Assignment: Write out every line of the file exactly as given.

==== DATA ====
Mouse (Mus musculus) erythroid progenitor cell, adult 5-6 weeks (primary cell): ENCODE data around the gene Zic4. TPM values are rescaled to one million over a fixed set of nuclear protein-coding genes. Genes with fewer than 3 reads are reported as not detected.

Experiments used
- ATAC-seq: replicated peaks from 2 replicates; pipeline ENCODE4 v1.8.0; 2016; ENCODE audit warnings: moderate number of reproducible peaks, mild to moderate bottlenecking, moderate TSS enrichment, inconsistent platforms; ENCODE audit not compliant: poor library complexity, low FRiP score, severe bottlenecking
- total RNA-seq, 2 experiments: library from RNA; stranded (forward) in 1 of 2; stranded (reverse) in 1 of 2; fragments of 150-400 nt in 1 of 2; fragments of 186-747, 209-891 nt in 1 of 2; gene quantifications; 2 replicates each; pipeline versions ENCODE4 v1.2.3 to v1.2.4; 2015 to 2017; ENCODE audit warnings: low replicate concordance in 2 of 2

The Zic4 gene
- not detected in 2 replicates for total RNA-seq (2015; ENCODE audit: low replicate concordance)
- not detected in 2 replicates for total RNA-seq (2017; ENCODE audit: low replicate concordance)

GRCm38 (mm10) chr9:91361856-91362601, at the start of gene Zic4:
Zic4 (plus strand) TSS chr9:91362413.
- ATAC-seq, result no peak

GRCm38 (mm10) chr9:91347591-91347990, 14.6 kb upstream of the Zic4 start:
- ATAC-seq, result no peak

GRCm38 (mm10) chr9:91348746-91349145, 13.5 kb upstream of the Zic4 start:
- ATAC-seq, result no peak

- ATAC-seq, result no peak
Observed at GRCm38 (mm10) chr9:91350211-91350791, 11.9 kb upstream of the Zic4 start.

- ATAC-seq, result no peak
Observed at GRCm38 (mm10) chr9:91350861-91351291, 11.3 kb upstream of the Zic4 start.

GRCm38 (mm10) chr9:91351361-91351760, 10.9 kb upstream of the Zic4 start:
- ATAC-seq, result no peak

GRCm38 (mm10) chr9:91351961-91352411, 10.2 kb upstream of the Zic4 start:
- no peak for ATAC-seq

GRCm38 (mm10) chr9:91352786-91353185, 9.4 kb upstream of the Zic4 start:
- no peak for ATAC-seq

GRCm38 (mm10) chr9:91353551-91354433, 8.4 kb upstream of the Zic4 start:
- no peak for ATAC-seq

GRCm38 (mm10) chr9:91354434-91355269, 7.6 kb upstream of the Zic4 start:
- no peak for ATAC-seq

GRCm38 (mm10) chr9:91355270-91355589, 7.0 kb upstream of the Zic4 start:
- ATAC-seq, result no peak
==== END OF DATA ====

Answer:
Mouse (Mus musculus) erythroid progenitor cell, adult 5-6 weeks (primary cell): ENCODE data around the gene Zic4. TPM values are rescaled to one million over a fixed set of nuclear protein-coding genes. Genes with fewer than 3 reads are reported as not detected.

Experiments used
- ATAC-seq: replicated peaks from 2 replicates; pipeline ENCODE4 v1.8.0; 2016; ENCODE audit warnings: moderate number of reproducible peaks, mild to moderate bottlenecking, moderate TSS enrichment, inconsistent platforms; ENCODE audit not compliant: poor library complexity, low FRiP score, severe bottlenecking
- total RNA-seq, 2 experiments: library from RNA; stranded (forward) in 1 of 2; stranded (reverse) in 1 of 2; fragments of 150-400 nt in 1 of 2; fragments of 186-747, 209-891 nt in 1 of 2; gene quantifications; 2 replicates each; pipeline versions ENCODE4 v1.2.3 to v1.2.4; 2015 to 2017; ENCODE audit warnings: low replicate concordance in 2 of 2

The Zic4 gene
- not detected in 2 replicates for total RNA-seq (2015; ENCODE audit: low replicate concordance)
- not detected in 2 replicates for total RNA-seq (2017; ENCODE audit: low replicate concordance)

GRCm38 (mm10) chr9:91361856-91362601, at the start of gene Zic4:
Zic4 (plus strand) TSS chr9:91362413.
- ATAC-seq, result no peak

GRCm38 (mm10) chr9:91347591-91347990, 14.6 kb upstream of the Zic4 start:
- ATAC-seq, result no peak

GRCm38 (mm10) chr9:91348746-91349145, 13.5 kb upstream of the Zic4 start:
- ATAC-seq, result no peak

- ATAC-seq, result no peak
Observed at GRCm38 (mm10) chr9:91350211-91350791, 11.9 kb upstream of the Zic4 start.

- ATAC-seq, result no peak
Observed at GRCm38 (mm10) chr9:91350861-91351291, 11.3 kb upstream of the Zic4 start.

GRCm38 (mm10) chr9:91351361-91351760, 10.9 kb upstream of the Zic4 start:
- ATAC-seq, result no peak

GRCm38 (mm10) chr9:91351961-91352411, 10.2 kb upstream of the Zic4 start:
- no peak for ATAC-seq

GRCm38 (mm10) chr9:91352786-91353185, 9.4 kb upstream of the Zic4 start:
- no peak for ATAC-seq

GRCm38 (mm10) chr9:91353551-91354433, 8.4 kb upstream of the Zic4 start:
- no peak for ATAC-seq

GRCm38 (mm10) chr9:91354434-91355269, 7.6 kb upstream of the Zic4 start:
- no peak for ATAC-seq

GRCm38 (mm10) chr9:91355270-91355589, 7.0 kb upstream of the Zic4 start:
- ATAC-seq, result no peak